UNIVERSITY A CAPELLA GROUP PITCH PLEASE OFFER UNCONVENTIONAL COED MEMBERSHIP
The first co-ed a cappella group on campus sometimes receives offbeat reactions from its name.
“I get weird looks like, ‘what did you just say?’ and other times people would just start laughing, but everybody loves it,” said Cydnie Ritchie, accounting student, mentioning the reactions she receives after addressing the name of her student group, Pitch Please.
Ritchie, president of Pitch Please, has received similar reactions since her first semester. Now a senior, Ritchie is one of three remaining members to carry the group’s sound over since the group began.
In 2013, eight students from musical backgrounds on campus were looking to start a group that incorporated male and female sounds into a cappella. Prior to their start, no other a cappella group on campus performed with co-ed membership.
This semester, 17 students (eight male vocalists, eight female vocalists, and one beatboxer) are planned to make up Pitch Please. Throughout the last three years, Pitch Please has performed at events with other a cappella groups on campus while making an effort to stand out with a co-ed sound.
“It blends so nicely,” said Ritchie. “It’s just a different sound.”
Although the group identifies as the first co-ed a cappella group at the University, Pitch Please’s sound strayed from a cappella from the beginning according to Ritchie. After having 24 members from the start, Pitch Please has restricted membership as to avoid sounding “choral”.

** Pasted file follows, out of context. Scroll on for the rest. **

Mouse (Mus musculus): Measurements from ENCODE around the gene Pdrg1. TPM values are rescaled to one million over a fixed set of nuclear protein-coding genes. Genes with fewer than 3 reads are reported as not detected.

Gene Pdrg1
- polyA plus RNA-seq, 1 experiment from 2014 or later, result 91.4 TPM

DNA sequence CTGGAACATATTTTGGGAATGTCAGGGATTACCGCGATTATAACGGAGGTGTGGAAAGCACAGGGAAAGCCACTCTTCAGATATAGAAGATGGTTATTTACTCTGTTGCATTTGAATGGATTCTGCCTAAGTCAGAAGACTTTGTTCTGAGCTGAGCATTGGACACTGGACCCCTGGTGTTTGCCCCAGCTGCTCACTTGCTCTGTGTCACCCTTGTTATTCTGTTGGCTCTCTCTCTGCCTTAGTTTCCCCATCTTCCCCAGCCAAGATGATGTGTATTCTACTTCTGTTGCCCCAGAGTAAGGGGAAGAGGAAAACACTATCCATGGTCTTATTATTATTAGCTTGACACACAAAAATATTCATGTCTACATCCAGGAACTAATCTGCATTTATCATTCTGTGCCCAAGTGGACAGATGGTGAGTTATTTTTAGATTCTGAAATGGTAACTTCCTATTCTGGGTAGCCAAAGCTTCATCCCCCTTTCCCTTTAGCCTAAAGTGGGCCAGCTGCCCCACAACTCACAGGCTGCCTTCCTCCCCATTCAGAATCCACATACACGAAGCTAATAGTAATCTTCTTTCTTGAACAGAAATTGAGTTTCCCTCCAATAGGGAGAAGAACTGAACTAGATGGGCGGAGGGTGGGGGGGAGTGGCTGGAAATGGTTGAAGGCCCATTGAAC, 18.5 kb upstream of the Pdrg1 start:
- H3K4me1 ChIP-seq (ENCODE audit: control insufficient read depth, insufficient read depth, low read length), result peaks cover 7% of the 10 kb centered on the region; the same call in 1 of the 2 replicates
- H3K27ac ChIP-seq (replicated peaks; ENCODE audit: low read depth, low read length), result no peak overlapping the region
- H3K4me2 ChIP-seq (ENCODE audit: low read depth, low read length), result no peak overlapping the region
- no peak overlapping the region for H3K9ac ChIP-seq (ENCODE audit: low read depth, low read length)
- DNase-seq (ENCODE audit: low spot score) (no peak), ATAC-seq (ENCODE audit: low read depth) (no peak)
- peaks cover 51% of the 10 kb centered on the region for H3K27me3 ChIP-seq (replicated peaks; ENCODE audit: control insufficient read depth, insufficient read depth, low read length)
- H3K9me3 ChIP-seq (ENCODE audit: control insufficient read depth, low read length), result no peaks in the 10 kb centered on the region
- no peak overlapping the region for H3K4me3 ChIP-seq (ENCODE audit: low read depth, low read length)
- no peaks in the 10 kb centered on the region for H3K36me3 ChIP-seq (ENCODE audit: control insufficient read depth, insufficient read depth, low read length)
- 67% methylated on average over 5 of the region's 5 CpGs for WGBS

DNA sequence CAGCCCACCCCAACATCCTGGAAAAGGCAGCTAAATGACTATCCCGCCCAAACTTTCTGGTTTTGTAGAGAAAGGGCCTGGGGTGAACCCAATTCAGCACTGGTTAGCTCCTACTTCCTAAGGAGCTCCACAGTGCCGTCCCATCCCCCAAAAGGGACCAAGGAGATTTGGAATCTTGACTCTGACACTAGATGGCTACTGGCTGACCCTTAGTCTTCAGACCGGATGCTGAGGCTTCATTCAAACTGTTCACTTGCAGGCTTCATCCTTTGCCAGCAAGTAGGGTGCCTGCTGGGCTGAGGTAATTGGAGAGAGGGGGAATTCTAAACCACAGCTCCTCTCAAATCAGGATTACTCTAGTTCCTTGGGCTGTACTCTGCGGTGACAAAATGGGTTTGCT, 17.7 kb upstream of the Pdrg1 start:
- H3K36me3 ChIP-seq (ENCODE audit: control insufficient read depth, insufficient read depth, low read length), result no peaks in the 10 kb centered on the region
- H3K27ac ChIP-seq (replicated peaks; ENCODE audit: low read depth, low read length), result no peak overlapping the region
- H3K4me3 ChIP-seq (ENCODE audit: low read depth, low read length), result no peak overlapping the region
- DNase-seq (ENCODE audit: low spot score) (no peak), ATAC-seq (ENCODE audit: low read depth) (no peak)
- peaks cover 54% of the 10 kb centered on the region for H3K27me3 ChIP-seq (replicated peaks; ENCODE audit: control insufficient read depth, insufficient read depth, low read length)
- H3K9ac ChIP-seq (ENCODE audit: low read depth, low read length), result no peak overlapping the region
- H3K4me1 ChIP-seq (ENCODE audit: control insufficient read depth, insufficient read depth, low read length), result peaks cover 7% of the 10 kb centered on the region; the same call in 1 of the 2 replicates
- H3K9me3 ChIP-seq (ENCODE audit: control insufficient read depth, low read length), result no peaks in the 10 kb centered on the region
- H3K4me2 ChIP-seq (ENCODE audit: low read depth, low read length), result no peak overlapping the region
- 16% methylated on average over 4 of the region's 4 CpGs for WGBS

Attracting up to 100 members in the past, Sean Gallagher, secretary of the group, said that much of their audience support comes from those limited from the stage at tryouts.
“We’re still one big family,” he said. “Even if you don’t make the group, there’s still a lot of people who haven’t made it in the group and have gone to our shows.”
Gallagher was introduced to the group by biological family. His sister, one of the founders, pushed Gallagher to join Pitch Please three years ago. At the time he entered, Gallagher had no a cappella experience.
Along with lacking experience in a cappella, despite being involved in theater performances during high school, Gallagher recalled being less confident in front of crowds. Now a senior, he has gained experience performing at events with the a cappella group from graduation to the International Championship of Collegiate A Cappella (ICCA).
And his confidence has grown.
“The support [from] everyone in the group really brought me to have solos at events in front of hundreds of people and makes a big difference for me from the beginning of college to now,” said Gallagher.
As musical supervisor for Pitch Please, Grant Hilsenrath envisioned a different future for them than the initial direction of the group. Towards the group’s formation, Hilsenrath believes they would’ve been more successful if it had taken a more serious approach to a cappella.
“I knew we always had a lot of potential and especially from the beginning, we didn’t give it our all,” he said.
Unsatisfied with the tempo last year, Hilsenrath believes the group’s success will be achieved with a faster pace and different set list to bring in larger crowds on campus.
Off campus, Hilsenrath believes the group can place higher in the ICCA with a more serious approach. Each year, hundreds of college a cappella groups participate in this at the international tournament. Pitch Please has not placed high in the competition for the last three years.
“I want to make sure Pitch Please goes down in history as being the best a cappella group on campus,” said Hilsenrath.